In the opinion of Dr Ehsan Latif, Director, Department of Tobacco Control at the International Union Against Tuberculosis and Lung Disease (The Union), ECs are trying to renormalize smoking habits. He is rightly worried about the global health implications of ECs which are touted by their vendors as healthy options to conventional cigarettes. He cautions that, “We as public health professionals need to learn from history and it gives me a déjà vu of the 1960s when cigarette companies told the public that their products are safe (but they were not). The same thing is happening with ECs. We do not know. We do not have any reports from drug and/or government regulatory authorities or scientific laboratories on what one is vaping actually. We are not even sure if the nicotine in ECs is chemical nicotine or is got from the tobacco leaves.”

“Efficacy studies need to be done to make sure that they can be used only for quitting (as is being claimed by the manufacturers) under prescribed environments. We do not have evidence right now and till we have it we cannot believe in one sided research claimed to be done by the producers of ECs. So till research has happened, regulations need to be put in place.”

Mr Bill Bellew of The Union laments that, The 5.4 million tobacco related deaths occurring every year are not due to a virus or bacteria, but because of the marketing tactics of tobacco companies. ECs are now their new target products. Their role is not clearly established. In some cases they are used as smoking cessation aids, while in other quarters they are used to maintain the addiction. The health impact of long time inhalation of propylene glycol—a lung irritant— is of concern and needs to be fully investigated. Some ECs have shown the presence of di ethylene glycol which has a history of mass poisonings and deaths. Use of e-cigarettes will undermine years of antismoking campaigns and do collateral damage in terms of unravelling the gains of smoke free policies.”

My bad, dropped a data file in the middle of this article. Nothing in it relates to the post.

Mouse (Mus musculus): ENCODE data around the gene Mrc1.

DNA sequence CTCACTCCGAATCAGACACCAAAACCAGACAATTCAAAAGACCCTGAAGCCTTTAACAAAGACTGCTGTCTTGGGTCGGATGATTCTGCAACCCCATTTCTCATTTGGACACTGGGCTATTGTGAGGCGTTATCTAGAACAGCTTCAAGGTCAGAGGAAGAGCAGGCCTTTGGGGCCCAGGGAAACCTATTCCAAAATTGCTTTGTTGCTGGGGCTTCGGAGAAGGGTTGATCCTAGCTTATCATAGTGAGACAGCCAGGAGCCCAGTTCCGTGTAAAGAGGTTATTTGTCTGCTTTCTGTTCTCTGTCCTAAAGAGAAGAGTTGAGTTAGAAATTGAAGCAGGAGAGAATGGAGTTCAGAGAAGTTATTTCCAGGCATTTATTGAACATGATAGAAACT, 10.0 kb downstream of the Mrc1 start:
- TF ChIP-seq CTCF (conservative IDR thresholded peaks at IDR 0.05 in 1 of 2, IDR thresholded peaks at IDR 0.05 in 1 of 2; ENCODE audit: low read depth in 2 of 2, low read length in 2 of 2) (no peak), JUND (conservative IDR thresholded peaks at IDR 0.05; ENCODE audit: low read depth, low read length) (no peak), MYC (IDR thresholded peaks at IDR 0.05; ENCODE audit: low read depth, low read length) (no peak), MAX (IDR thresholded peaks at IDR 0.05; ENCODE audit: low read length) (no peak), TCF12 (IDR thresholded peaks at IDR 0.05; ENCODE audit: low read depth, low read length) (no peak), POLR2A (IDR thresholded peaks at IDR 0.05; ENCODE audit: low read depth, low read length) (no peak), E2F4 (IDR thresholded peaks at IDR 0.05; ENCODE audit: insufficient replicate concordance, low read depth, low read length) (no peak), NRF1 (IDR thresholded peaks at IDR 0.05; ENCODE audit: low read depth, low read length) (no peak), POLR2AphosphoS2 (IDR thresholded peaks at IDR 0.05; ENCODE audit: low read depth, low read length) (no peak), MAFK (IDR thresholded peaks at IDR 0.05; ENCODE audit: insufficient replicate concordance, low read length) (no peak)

Dr Tara Singh Bam of the Union said to Citizen News Service (CNS) that in a survey done in Canada, UK, US and Australia, nearly three fourths of the respondents reported that they used ECs to obtain nicotine in smoke free spaces, indicating that ECs were being used also to satisfy nicotine addiction during periods of temporary abstinence.

International Response